Licensing, News

LCB Producer License Roll-Back May Encourage Black Market Growers

The restriction of Production licenses to one-per-entity will prevent growers from leveraging economies of scale in production and business management, putting further downward pressure on Producers’ profitability. At some point, the balance of Costs and Benefits associated with “going legit” will, unfortunately, tip back toward continued illegal operation.

Michael Corleone: Just when I thought I was out… they pull me back in.

The Washington State Liquor Control Board (LCB) recently decided to reduce the number of licenses any entity can initially obtain from 3 to 1 AND reduced the allotment of square footage under any license to 70% of the requested volume. Production enterprises that were previously planning for grows approaching 90,000 square feet of plant canopy (three Tier 3 licenses of 30,000 square feet each) are now restricted to growing no more than 21,000 square feet (70% of 1 Tier 3 license allotment).

Current large scale cannabis growers–either gray market “collective gardens” or black market participants–might have seen producer licensing as an opportunity to “go legit” while continuing to do what they’ve proven very successful at doing. The benefits of becoming a licensed enterprise are clear. Licensed enterprises need no longer fear state law enforcement intervention and they can openly and securely rely on enforceable contracts. For many experienced producers, the benefits of building legal large-scale operations outweigh the costs associated with regulation (i.e., excise taxes, compliance with LCB regulations, compliance with the general requirements to conduct a business in Washington state, etc.). Still, that advantage may be waning, as many growers are becoming concerned about the impact of excise taxes on the sale price (and therefore, profit margin) of regulated cannabis. The LCB’s extreme reduction of the available production volume will prevent growers from leveraging economies of scale in overhead and build-out costs, which will create downward pressure on producers’ profitability.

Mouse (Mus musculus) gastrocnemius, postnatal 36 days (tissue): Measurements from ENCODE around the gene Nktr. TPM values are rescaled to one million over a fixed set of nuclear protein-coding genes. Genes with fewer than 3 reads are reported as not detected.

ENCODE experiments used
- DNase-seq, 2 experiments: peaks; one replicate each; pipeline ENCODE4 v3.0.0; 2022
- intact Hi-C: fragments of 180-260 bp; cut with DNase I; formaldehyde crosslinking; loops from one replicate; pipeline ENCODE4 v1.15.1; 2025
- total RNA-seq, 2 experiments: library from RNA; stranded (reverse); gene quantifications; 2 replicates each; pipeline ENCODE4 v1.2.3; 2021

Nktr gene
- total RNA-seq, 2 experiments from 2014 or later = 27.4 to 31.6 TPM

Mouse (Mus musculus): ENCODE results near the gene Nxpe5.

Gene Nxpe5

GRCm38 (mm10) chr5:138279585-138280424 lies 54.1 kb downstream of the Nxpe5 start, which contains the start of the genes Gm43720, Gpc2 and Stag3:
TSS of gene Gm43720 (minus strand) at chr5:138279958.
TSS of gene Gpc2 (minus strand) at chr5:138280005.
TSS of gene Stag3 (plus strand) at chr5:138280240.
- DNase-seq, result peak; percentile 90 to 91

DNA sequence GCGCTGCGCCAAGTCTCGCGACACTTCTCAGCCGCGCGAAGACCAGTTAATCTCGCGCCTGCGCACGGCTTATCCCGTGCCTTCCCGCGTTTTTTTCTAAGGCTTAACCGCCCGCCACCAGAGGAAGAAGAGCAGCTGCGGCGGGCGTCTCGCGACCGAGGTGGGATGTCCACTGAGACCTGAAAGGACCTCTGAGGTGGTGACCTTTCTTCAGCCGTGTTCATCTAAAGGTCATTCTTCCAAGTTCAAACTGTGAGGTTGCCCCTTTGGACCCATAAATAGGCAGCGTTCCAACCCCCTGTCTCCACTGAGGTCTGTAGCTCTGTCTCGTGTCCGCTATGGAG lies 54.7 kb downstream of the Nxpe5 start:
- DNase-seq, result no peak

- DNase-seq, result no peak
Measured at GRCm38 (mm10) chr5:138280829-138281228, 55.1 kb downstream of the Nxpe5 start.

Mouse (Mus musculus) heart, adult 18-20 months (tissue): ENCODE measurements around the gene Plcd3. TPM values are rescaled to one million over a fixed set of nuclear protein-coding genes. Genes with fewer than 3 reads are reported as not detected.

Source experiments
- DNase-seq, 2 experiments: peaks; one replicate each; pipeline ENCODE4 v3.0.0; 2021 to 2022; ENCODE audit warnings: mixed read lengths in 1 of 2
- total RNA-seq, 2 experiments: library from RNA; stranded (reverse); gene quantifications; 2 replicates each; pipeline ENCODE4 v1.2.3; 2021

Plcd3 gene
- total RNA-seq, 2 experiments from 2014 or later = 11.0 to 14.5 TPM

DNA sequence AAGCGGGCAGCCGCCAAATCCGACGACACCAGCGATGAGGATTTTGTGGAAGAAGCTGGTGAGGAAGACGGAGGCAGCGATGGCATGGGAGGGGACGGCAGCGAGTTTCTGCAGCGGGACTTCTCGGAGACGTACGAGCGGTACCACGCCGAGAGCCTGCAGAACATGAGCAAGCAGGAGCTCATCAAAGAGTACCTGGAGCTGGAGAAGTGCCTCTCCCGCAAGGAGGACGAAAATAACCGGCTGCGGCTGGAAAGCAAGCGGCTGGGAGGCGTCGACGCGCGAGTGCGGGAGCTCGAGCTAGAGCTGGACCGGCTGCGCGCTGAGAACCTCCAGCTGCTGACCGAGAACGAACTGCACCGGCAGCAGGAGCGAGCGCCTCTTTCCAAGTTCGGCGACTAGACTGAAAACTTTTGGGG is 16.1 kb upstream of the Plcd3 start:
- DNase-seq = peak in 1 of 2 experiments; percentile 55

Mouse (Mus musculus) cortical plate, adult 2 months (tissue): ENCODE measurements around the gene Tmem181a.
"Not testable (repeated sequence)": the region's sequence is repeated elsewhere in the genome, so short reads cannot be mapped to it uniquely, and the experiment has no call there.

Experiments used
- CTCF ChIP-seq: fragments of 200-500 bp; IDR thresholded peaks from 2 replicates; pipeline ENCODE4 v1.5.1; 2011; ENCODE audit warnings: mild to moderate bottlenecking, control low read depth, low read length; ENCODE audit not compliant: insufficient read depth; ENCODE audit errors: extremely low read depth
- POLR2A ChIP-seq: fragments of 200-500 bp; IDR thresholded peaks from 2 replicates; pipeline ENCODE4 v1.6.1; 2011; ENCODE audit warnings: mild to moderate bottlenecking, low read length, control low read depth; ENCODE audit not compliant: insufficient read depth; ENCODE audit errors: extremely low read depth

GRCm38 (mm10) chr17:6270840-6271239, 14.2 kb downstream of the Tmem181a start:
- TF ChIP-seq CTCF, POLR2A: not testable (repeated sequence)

At some point, the balance of costs and benefits associated with “going legit” will be such that some hesitant-to-emerge growers may retreat back into the shadows of unlicensed, unregulated (i.e., illegal) production.

In other words, we fear that the LCB’s solution to the “over-subscription” problem may have significant unintended consequences as the legal cannabis industry unfolds in Washington. There’s been plenty of attention to the impact the solution will have on producers’ business plans, but the LCB’s decision may have a hidden consequence as well: the re-entrenchment of black-market growers, whose continued operations will pose a significant threat to the competitive ability of legal producers and to the overall success of Washington’s legal cannabis regime.

The success of Washington’s regulated marketplace rests heavily on encouraging the most skilled, most experienced, and most business-savvy growers to give up their highly profitable but illegal operations in favor of participating in Washington’s sustainable and secure legal marketplace. The strength and health of Washington’s legal cannabis industry also requires weakening black market competition. The LCB’s recent move may have the opposite effect.

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